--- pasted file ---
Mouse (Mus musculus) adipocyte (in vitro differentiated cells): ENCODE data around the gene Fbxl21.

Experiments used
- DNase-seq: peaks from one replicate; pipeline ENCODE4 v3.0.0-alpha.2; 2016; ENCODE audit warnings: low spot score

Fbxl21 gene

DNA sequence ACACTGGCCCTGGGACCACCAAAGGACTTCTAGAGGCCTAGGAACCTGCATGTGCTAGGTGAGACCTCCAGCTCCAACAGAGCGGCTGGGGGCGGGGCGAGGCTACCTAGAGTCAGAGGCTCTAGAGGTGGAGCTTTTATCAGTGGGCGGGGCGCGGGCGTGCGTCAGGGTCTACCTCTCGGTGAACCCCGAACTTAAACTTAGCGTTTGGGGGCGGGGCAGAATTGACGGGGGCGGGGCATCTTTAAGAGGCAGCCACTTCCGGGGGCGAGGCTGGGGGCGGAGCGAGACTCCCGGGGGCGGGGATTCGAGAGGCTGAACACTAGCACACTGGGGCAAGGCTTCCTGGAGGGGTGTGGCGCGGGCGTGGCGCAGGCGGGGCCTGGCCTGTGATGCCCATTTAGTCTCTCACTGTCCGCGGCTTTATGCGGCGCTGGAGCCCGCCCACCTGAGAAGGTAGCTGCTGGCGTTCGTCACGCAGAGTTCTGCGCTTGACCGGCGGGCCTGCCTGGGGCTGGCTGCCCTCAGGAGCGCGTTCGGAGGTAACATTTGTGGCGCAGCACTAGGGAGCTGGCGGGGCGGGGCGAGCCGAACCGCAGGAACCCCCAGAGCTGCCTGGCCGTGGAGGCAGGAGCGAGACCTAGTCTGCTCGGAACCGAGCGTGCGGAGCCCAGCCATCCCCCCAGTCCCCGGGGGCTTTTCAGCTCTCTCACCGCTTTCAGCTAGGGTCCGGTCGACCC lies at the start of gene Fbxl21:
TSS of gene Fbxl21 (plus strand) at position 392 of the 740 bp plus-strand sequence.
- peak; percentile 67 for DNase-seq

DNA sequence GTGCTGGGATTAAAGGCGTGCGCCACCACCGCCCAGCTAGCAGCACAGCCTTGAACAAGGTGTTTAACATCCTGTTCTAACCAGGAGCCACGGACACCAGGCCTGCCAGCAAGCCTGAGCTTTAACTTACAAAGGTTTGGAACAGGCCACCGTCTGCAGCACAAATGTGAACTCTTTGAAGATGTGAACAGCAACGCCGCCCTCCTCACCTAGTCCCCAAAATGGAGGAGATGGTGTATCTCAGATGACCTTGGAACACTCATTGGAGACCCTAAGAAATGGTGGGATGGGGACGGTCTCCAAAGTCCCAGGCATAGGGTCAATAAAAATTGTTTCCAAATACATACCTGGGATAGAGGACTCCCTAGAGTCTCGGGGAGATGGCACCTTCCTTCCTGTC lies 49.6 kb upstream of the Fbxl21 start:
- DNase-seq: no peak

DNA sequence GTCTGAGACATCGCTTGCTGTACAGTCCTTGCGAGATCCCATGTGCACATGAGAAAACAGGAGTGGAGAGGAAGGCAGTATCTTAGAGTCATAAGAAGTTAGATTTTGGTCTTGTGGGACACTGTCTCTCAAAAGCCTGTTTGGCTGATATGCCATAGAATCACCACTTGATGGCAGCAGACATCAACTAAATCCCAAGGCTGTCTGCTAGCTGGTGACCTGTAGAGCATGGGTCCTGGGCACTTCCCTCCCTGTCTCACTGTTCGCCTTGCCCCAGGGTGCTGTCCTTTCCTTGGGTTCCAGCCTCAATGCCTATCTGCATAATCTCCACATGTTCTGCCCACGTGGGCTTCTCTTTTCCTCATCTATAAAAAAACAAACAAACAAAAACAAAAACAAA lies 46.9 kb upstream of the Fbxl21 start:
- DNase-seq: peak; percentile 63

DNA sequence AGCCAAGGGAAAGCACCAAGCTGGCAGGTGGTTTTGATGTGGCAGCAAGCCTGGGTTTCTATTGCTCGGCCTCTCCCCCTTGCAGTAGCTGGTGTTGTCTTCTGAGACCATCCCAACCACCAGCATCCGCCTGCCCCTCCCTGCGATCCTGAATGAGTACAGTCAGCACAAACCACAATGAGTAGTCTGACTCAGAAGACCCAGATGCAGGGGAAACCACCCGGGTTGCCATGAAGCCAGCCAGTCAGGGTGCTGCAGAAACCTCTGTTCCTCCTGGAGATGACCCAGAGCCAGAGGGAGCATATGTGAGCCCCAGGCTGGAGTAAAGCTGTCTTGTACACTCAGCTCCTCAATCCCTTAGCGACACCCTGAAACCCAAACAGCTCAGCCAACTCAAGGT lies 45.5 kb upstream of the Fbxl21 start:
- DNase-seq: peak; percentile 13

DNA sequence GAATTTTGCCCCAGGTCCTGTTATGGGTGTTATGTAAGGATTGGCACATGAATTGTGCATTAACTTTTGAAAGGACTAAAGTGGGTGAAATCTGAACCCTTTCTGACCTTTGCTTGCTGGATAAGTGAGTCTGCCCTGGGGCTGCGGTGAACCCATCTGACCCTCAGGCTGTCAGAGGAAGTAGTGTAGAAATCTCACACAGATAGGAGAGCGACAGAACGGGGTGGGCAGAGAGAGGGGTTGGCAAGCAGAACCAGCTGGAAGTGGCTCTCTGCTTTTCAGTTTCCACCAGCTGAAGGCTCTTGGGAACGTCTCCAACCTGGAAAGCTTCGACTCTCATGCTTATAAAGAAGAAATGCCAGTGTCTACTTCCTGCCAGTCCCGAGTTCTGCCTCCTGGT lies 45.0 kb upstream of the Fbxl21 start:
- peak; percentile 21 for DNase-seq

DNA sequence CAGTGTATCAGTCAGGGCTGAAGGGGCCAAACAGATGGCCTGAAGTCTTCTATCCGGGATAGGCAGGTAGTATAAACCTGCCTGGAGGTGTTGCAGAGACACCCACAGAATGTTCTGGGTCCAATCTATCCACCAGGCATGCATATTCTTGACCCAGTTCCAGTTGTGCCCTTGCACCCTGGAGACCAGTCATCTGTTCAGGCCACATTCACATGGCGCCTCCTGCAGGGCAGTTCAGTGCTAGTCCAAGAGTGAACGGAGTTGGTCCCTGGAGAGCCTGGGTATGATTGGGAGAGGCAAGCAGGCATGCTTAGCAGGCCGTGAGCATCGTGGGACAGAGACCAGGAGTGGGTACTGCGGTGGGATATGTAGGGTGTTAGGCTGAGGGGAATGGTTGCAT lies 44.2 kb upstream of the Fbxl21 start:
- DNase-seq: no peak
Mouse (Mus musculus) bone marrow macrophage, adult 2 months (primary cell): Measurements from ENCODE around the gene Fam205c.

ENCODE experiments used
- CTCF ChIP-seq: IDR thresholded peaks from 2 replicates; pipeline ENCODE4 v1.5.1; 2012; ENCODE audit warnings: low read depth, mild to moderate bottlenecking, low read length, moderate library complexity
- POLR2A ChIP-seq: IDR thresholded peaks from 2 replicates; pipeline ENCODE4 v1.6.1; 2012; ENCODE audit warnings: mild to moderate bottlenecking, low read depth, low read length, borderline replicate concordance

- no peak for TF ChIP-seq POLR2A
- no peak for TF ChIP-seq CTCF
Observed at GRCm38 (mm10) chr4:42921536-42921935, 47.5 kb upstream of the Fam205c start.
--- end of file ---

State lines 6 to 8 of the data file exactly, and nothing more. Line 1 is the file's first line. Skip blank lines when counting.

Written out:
TSS of gene Fbxl21 (plus strand) at position 392 of the 740 bp plus-strand sequence.
- peak; percentile 67 for DNase-seq

DNA sequence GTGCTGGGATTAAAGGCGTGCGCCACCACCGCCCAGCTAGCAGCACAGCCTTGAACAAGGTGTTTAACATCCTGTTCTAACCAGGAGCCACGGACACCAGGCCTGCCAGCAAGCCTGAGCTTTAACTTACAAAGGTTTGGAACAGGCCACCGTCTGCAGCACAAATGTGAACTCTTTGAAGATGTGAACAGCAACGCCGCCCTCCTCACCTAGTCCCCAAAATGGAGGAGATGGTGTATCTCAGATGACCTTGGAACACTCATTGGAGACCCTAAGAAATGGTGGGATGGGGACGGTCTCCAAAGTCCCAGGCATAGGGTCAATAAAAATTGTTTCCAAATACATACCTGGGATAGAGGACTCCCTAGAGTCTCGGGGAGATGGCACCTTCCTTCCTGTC lies 49.6 kb upstream of the Fbxl21 start: